On July 30, 2014, the U.S. International Trade Commission (ITC) issued the public version of Order No. 95, Administrative Law Judge (ALJ) Lord’s Initial Determination (ID) in the 897 investigation, terminating the investigation against Kenyon’s clients, Lenovo Group Ltd. and Lenovo (United States) Inc. (collectively, Lenovo), and other respondents, with a finding that complainant Optical Devices cannot establish a domestic industry under Section 337 of the Tariff Act of 1930, as amended. The ID is now pending review by the ITC.
A Licensing Entity Whose Patent-Related Activities Are Purely Revenue-Driven May Not Prove The Existence of A Domestic Industry Based On Licensee Investments Under Subsections 337(a)(3)(A) And (B), While Avoiding The Requirements Of Subsection 337(a)(3)(C)
Notably, the ID sets forth what may be considered a precedent-setting position, should the ITC affirm on review, that, absent evidence of a complainant’s “own patent-related activities and expenditures” or production-driven licensing, a licensing-based complainant may not rely solely on alleged activities and investments of a licensee under 337(a)(3)(A) and/or (B) to establish that it meets the economic prong of the domestic industry requirement. (ID at 1-2.) Until now, the ITC has generally permitted a complainant to rely on a licensee’s U.S. activities and investments to establish the domestic industry requirement of Section 337.
On the merits, Optical Devices, a company that exists solely to “monetize patents by demanding that companies already manufacturing products enter into license agreements,” (ID at 2), purported to establish domestic industry under Sections 337(a)(3)(B) and (C) based on alleged U.S. investments and activities of two licensees. Optical Devices made no attempt to prove any domestic industry expenditures of its own. (ID at 3.)
The parties filed competing motions for summary determination regarding the domestic industry requirement. In their cross-motion, Lenovo and the other respondents asserted that Optical Devices’ alleged evidence of an economic domestic industry based on its licensees was, among other things, not “significant” under 337(a)(3)(B) or “substantial” under 337(a)(3)(C) and not properly allocated. Lenovo and the other respondents also asserted that, contrary to the allegations in Optical Devices’ complaint, there was no detriment to the alleged domestic industry of Optical Devices’ licensees. Finally, Lenovo and the other respondents asserted that, because the licenses on which Optical Devices relied were revenue-driven, not production-based, the licensees’ alleged investments and activities should be disregarded in their entirety or at least given less weight, because revenue-driven licensing is generally entitled to less weight than production-driven licensing in the domestic industry analysis. See, e.g., Motiva LLC v. Int’l Trade Comm’n, 716 F.3d 596, 601 (Fed. Cir. 2013). In May, ALJ Lord issued Order No. 82 finding that the facts and law at issue counseled against permitting Optical Devices to rely solely on the activities of its licensees to establish a domestic industry and directing Optical Devices to show cause why the respondents’ motion for no domestic industry should not be granted. (Order No. 82 at 12-13.) The parties then extensively briefed the issue of whether Optical Devices could rely solely on its alleged licensees’ investments and activities to prove domestic industry in this investigation.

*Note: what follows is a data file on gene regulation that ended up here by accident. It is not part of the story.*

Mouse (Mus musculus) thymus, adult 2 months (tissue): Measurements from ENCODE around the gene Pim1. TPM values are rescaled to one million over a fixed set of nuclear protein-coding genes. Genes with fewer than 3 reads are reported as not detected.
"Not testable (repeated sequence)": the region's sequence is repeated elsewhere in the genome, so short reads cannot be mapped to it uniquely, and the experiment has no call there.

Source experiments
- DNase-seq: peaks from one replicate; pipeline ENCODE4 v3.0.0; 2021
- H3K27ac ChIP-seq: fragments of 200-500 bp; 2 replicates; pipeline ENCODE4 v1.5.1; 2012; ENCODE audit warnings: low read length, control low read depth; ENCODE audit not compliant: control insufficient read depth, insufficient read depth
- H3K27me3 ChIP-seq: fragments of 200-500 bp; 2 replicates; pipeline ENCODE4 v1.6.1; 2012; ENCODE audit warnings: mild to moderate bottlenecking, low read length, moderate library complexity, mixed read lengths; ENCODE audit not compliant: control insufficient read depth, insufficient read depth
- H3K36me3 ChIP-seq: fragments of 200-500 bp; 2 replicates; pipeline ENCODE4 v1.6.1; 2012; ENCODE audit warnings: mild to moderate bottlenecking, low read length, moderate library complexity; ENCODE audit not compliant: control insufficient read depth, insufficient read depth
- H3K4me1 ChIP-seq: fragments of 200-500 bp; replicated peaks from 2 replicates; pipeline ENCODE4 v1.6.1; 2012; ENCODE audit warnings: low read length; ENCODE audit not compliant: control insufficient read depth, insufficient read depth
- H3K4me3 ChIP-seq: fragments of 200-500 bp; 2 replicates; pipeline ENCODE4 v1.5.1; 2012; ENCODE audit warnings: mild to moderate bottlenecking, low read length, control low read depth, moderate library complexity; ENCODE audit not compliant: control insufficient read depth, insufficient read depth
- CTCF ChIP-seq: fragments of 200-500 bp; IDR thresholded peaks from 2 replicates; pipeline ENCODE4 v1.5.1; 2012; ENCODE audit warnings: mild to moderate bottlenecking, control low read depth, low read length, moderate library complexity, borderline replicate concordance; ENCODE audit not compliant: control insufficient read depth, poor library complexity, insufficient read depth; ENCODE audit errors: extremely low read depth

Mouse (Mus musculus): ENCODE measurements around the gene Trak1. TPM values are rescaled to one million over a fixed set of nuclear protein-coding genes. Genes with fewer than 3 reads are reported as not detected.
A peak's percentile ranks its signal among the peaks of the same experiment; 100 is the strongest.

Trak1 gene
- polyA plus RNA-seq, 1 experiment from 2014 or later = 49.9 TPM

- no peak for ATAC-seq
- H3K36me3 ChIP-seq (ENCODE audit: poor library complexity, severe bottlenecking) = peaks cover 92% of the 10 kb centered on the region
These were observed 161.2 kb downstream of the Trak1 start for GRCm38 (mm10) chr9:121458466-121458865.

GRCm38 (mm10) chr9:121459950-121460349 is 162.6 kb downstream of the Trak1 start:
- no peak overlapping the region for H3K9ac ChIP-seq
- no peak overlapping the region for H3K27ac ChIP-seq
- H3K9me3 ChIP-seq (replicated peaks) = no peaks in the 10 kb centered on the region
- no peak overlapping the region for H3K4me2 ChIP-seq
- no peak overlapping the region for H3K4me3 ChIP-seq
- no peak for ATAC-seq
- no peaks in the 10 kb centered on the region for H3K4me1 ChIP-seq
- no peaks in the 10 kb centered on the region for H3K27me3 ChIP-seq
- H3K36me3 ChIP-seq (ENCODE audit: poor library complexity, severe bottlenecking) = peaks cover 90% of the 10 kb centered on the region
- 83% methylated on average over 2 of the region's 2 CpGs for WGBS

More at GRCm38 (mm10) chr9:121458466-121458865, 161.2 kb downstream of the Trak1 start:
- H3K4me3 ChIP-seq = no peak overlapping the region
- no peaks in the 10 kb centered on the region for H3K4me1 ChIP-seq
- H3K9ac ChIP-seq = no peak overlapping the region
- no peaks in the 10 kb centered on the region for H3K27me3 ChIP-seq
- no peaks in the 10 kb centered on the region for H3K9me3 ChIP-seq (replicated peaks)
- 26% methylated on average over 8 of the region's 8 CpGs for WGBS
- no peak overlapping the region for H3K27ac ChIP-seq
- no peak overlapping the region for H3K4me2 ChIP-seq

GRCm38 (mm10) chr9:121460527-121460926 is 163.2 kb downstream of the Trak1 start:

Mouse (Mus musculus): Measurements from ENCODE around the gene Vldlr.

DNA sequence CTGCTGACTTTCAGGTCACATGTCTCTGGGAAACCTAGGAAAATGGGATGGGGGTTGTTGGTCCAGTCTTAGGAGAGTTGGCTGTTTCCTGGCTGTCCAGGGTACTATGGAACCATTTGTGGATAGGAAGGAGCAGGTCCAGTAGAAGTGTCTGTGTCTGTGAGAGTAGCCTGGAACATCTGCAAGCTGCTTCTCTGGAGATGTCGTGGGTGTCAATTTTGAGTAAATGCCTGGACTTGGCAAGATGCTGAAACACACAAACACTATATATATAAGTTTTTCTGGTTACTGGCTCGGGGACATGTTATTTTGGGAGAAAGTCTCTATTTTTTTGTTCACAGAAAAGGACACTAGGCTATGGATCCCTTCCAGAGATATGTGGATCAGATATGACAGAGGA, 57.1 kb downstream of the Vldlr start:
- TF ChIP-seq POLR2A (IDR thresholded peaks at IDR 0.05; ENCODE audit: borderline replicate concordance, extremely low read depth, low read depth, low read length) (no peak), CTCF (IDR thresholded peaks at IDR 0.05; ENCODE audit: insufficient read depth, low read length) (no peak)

ALJ Lord concluded in her ID that Optical Devices is “purely a revenue-generating licensing entity whose licenses bear no relation to the production or development of patented technology” and that, as such, Optical Devices may not prove the existence of a domestic industry based only on the alleged domestic activities and investments of its licensees. (ID at 51.) She held that, to bring suit at the ITC, a licensor must demonstrate a “genuine connection to production-driven exploitation of a patent” (ID at 1) – and found that Optical Devices failed to do so. In doing so, she carefully analyzed two lines of legal authority, the Schaper1 “line of cases” and the Multimedia Display2 “line of cases,” along with the parties’ contentions and the undisputed facts found in the record.
Procedural History of the Investigation and Other Findings
As additional background, Optical Devices alleged that Lenovo and others violate Section 337 based on infringement of U.S. Patent Nos. 6,904,007; 7,196,979; 8,416,651; RE43,681; RE90,927; and RE42,913, which relate to optical disc drives, and importation of alleged infringing computer, Blu-Ray and home theater products into the U.S. Optical Devices also alleged that its licensees investments with respect to the asserted patents satisfied the domestic industry requirement. On October 21, 2013, the ITC instituted an investigation based on those allegations.
Order No. 95 (the ID) terminated the investigation before the hearing scheduled for August 2014 with ALJ Dee Lord at the ITC could occur. The due date for petitions for review of the ID has passed and, while no party filed a petition, the ITC may order review on its own initiative if it appears that i) a finding or conclusion of material fact is clearly erroneous, ii) a legal conclusion is erroneous, without governing precedent, rule or law, or constitutes an abuse of discretion, or iii) the determination is one affecting Commission policy. 19 C.F.R. § 210.44. The ITC has 45 days in which to decide to review the ID, i.e., until September 2, 2014, unless it chooses to extend the time period. 19 C.F.R. § 210.43(d)(1).